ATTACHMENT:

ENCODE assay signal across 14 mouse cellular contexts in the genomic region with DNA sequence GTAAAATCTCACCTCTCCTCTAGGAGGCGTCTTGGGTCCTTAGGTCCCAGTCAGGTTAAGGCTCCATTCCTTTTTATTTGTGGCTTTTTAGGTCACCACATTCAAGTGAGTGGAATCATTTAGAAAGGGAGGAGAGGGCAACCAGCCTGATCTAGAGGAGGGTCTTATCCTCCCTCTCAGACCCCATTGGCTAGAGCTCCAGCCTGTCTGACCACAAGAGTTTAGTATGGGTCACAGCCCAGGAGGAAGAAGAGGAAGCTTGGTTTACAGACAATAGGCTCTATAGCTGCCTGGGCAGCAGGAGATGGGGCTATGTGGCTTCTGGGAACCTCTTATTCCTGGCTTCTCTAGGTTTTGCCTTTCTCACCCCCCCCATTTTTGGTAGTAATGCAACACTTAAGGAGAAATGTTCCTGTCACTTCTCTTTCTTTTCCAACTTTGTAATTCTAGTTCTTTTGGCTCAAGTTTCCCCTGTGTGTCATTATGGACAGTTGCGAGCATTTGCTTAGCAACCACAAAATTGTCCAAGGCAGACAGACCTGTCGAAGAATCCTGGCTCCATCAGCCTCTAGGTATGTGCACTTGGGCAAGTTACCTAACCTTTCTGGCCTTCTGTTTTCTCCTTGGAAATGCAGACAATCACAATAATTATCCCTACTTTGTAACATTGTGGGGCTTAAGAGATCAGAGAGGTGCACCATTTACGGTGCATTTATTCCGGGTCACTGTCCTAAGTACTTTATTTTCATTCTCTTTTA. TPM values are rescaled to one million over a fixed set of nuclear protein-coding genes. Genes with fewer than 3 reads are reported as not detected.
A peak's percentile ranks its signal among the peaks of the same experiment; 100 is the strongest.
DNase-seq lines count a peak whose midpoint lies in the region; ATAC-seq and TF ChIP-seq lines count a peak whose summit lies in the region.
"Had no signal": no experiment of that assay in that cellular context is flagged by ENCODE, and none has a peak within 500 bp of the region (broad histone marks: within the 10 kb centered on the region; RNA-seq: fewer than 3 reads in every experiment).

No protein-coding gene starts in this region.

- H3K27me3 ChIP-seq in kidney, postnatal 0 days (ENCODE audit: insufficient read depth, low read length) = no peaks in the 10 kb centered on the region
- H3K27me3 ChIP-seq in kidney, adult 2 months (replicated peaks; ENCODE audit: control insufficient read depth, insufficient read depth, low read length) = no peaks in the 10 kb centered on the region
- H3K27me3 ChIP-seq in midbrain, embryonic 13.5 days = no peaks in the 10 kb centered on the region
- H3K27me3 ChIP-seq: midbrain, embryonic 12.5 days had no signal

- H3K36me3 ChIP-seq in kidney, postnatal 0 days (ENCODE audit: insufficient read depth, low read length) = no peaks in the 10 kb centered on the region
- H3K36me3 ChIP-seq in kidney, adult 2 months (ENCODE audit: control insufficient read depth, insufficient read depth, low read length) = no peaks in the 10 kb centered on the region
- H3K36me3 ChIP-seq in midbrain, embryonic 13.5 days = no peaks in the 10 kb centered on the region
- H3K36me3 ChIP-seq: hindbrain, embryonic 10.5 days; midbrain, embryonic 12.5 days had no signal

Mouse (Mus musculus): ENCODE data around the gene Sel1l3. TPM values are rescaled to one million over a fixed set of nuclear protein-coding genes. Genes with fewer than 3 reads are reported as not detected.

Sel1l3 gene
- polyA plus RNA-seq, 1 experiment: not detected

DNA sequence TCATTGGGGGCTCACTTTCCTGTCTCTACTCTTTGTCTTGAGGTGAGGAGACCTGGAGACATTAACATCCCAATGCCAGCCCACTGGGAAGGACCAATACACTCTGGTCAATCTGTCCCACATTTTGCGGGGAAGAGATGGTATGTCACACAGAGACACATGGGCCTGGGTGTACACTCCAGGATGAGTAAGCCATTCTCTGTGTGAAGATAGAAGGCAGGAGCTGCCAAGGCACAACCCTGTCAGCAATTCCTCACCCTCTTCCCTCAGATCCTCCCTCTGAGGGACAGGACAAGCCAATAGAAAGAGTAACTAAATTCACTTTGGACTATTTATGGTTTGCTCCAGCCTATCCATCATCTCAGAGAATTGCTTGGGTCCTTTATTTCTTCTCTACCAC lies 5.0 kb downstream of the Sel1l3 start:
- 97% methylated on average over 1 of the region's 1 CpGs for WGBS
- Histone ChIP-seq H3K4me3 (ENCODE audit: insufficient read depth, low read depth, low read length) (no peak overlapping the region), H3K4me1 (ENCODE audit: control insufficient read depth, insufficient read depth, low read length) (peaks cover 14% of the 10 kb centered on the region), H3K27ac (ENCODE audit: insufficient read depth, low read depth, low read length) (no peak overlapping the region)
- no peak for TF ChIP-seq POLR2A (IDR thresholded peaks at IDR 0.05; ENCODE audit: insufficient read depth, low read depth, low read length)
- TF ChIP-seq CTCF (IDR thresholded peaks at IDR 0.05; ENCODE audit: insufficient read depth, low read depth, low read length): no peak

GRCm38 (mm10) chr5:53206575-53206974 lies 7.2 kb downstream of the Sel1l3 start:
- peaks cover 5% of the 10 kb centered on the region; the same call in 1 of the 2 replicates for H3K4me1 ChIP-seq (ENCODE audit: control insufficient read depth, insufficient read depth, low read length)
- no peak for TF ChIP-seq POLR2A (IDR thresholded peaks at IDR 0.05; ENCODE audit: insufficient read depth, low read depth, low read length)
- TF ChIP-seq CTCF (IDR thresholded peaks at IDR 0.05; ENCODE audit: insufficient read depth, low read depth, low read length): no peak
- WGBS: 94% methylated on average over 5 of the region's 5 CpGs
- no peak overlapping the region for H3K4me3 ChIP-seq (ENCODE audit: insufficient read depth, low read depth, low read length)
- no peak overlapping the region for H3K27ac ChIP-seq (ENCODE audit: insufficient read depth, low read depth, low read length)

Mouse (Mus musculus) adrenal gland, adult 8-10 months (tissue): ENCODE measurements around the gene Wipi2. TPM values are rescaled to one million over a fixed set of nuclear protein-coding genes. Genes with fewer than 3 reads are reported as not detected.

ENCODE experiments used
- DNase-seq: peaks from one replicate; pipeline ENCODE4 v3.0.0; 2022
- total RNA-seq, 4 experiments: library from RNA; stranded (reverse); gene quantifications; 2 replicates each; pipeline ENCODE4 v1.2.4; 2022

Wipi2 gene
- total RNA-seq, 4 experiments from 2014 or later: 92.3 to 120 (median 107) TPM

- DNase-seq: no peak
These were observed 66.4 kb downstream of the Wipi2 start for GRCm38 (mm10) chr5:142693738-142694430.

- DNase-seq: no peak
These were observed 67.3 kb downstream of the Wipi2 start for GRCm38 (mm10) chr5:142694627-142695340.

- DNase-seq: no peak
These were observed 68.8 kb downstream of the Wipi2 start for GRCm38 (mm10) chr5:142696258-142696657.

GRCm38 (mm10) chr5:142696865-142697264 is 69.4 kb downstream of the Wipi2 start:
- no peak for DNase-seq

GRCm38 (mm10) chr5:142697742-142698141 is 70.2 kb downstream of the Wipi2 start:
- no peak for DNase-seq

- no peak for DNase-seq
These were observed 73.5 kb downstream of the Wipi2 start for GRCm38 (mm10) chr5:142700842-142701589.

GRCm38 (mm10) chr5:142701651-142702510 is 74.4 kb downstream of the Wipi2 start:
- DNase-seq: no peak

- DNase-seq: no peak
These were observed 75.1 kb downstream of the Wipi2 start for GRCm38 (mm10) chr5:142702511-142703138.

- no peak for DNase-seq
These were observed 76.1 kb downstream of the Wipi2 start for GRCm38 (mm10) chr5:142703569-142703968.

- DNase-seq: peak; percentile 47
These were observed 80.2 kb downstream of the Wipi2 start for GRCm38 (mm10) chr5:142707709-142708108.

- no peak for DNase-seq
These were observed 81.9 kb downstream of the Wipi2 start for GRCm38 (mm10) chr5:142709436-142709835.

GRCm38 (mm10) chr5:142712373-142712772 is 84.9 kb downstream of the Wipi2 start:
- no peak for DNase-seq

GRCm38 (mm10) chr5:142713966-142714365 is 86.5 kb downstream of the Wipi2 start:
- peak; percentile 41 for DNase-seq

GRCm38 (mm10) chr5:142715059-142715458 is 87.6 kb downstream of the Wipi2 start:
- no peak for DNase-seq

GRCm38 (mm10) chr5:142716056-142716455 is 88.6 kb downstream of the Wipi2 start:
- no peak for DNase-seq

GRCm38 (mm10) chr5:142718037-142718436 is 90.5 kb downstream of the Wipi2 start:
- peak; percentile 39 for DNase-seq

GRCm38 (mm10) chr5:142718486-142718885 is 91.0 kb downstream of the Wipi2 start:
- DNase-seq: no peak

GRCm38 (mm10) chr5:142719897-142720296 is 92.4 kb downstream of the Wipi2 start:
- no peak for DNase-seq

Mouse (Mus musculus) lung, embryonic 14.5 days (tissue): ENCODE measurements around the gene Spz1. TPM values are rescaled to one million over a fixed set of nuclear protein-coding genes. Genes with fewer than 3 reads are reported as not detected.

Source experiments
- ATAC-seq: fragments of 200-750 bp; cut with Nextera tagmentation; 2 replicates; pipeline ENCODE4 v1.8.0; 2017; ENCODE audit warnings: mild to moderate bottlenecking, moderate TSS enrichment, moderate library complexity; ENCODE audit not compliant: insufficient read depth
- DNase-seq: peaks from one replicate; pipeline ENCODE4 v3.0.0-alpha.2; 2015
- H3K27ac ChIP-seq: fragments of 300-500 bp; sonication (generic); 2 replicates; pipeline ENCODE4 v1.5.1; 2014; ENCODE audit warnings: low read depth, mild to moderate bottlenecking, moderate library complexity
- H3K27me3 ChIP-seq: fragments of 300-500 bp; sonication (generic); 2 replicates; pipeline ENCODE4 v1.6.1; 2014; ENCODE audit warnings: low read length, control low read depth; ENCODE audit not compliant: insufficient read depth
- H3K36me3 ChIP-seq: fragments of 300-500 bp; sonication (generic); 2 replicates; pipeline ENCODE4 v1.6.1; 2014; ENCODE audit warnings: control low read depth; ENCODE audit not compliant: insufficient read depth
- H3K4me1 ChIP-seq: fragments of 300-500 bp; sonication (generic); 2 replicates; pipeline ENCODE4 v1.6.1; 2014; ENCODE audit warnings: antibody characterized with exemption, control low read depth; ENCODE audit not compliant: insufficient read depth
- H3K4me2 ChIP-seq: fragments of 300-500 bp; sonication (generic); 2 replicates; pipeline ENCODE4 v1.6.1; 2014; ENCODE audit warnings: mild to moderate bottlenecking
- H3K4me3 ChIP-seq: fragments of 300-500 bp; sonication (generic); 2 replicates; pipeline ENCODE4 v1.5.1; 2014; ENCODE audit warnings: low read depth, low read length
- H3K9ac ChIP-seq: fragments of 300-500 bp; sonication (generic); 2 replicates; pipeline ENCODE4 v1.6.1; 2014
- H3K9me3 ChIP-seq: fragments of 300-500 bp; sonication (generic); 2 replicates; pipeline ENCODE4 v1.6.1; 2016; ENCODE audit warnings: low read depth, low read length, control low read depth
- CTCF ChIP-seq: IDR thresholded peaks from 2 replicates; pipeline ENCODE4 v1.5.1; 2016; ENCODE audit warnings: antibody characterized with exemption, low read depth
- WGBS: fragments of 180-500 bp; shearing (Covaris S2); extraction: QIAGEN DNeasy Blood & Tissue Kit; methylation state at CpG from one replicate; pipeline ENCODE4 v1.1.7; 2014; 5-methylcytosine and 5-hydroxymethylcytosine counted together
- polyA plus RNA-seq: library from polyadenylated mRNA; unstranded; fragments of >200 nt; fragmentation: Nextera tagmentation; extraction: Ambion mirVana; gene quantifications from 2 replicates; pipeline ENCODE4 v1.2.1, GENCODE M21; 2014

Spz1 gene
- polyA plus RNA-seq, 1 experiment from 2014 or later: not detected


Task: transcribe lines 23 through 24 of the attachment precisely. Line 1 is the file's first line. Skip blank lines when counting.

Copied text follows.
- peaks cover 5% of the 10 kb centered on the region; the same call in 1 of the 2 replicates for H3K4me1 ChIP-seq (ENCODE audit: control insufficient read depth, insufficient read depth, low read length)
- no peak for TF ChIP-seq POLR2A (IDR thresholded peaks at IDR 0.05; ENCODE audit: insufficient read depth, low read depth, low read length)